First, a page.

Asha Tarry

Non-Profit Owner

Everyone has their own path in their education and their careers.  It is quite normal for life to lead us down a windy path until we find the perfect fit for our aspirations, goals and pursuits.

That same story happened to Asha Tarry, a Social Worker in New York.  Asha began her educational path as a nurse and somehow along the way realized that Social work was actually a better fit.

Tarry represents the Entrepreneurial side of social work, starting her first non-profit organization called "The Collective Advocates for Social Change & Development".  Asha's current project focuses on Campaigning against Human Trafficking.   If that doesn't get your Social Work juices flowing, we don't know what will.

Following a story like Tarry's is not only inspirational, but educational.  Read more about who Asha is, and how you can find yourself doing something similarly worthwhile for society.

Can you tell us about your education?

I went to private school my entire life. I graduated from Pace University in 2000 with a B.A. in Human Services. Immediately following undergrad I entered Fordham University Graduate School of Social Work and graduated with my Masters in 2004. I have also completed a 1 year post-graduate Certificate program in Psychodynamic Psychoanalytic training in Object Relations in June 2011.

 How did you first become interested in social work and awareness?

Initially, I entered college as a Nursing student, but after two years of hard studying and barely getting by, to my surprise, especially since I was a top student in high school, I changed my major to Human Services in undergraduate school. I loved the learning and advanced training my Adviser and professor, Dr. Marie Werner provided. She encouraged me and a few close friends to pursue graduate studies immediately following graduation. Pace University didn't have a Social Work program and Dr. Werner, a Columbia University graduate of Social Work herself, mentored us all along the way. It was an amazing experience being in her classes and learning how to apply our studies to our life's experiences. Also during my time at Pace, I was introduced to community outreach. It was through a class in Human Services that I was introduced to a community based organization that I later volunteered with for two summers. I volunteered with HIV/AIDS clients and it changed my life.

What was the hardest part of your education? Did you have any setbacks, challenges, or epiphanies along the way? What advice would you have to some having difficulties on their educational path?

I worked my entire graduate career and I was very young at the time, 22 years old when I started graduate school. I also started my first professional job the same year. Fortunately I was on a 3 year track in graduate school and my first year I only took two classes on Saturday while I worked in the field Monday-Friday. It was more manageable that way. I could learn and work in my area of interest simultaneously. I did have a setback in one of my classes which I had to repeat twice. I was horrified but I just became exhausted with school by my last year and I think I wasn't trying as hard. The best advice I would give to anyone is to take your time. Set a goal for yourself but be realistic and know that sometimes your goals may change, including when you want to graduate. If you can't work full time and attend school full time, take a semester off or lessen your class load and maybe pick up 1 summer class. That's what I did. I think in doing that I gave myself permission to not be an overachiever and learn at a pace I was more comfortable with. I also sacrificed a lot going to school and working at such a young age. I don't regret it but I would also say, take your time and enjoy life too.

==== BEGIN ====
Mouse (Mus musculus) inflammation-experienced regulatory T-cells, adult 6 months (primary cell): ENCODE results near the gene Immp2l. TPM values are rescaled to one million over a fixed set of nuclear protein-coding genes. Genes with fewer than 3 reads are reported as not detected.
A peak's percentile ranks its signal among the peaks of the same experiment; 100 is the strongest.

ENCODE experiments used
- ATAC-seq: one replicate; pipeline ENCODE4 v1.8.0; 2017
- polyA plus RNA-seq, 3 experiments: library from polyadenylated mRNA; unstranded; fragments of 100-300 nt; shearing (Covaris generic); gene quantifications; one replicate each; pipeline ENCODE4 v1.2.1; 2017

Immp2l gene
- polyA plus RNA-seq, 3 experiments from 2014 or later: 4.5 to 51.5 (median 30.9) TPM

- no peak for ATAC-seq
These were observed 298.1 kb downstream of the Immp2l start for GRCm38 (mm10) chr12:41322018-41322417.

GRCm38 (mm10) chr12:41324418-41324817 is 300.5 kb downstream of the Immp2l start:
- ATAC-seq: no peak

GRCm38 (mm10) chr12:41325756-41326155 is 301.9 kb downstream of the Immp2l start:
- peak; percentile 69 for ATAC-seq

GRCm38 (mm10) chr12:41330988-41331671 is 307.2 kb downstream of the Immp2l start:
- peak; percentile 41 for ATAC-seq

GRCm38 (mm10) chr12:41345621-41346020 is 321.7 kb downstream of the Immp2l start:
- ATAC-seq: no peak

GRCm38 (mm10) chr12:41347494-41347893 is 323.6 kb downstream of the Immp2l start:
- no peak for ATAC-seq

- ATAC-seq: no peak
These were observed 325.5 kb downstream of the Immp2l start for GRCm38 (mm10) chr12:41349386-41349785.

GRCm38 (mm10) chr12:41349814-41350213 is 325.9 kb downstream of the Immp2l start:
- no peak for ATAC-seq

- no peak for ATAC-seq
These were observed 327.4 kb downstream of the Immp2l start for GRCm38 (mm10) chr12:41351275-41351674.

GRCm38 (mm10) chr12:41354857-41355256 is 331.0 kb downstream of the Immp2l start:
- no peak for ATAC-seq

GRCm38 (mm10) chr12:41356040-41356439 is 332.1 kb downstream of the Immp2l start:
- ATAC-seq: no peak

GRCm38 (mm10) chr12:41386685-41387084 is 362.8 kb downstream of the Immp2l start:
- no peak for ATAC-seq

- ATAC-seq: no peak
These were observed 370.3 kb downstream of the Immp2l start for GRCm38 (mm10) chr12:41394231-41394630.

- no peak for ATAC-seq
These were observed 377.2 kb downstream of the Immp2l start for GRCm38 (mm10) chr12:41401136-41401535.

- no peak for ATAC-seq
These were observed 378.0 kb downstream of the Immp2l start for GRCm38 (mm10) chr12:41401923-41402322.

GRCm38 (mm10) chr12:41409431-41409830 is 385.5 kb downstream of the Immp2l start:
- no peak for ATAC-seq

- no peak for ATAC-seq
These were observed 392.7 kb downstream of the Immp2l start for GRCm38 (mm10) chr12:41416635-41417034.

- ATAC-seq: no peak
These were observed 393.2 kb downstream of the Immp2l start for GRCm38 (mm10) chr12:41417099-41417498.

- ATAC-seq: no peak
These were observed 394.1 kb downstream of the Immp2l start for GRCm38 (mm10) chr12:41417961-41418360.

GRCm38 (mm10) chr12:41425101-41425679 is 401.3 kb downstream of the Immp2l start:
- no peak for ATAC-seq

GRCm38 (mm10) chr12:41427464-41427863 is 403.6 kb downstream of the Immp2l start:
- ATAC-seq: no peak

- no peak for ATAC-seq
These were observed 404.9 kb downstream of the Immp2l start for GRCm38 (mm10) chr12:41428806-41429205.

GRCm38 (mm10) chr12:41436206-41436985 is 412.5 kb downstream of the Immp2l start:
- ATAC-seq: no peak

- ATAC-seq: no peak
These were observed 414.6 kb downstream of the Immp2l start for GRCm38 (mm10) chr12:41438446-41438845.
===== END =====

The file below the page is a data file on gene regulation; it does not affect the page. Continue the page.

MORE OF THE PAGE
Tell us about The Collective Advocates? Why did you form it? What is the goal and plan to be deemed a successful venture? What are some of the greatest accomplishments thus far?

The Collective Advocates for Social Change & Development, Inc. is a nonprofit organization. We launched the company to the public on Friday, February 1st. It was a 35th birthday gift to myself, on my actual birthday. I formed it for several reasons. I was already head of a grassroots association called The Collective Advocates and we were growing in our awareness and I wanted to make things more official to the public. I learned about more social issues and I see the frailties in our society, the social injustices and the failing economy and I wanted to give something to communities who suffer the most. I wanted to create systemic changes in families and communities and mentor people in social justice. My goal is to create national social justice campaigns, advocates and self empowered people. Some of our greatest accomplishments to date have been working with the U.S. Fund for UNICEF in raising awareness about human trafficking. Since first collaborating with them we have created a yearlong campaign on our own. We have begun building other community partnerships around the nation, including one with an international human trafficking organization, iSanctuary. Now we are their NYC Chapter. We are also proud that advocates from around the nation want to get involved to raise awareness. We always need more advocates (volunteers).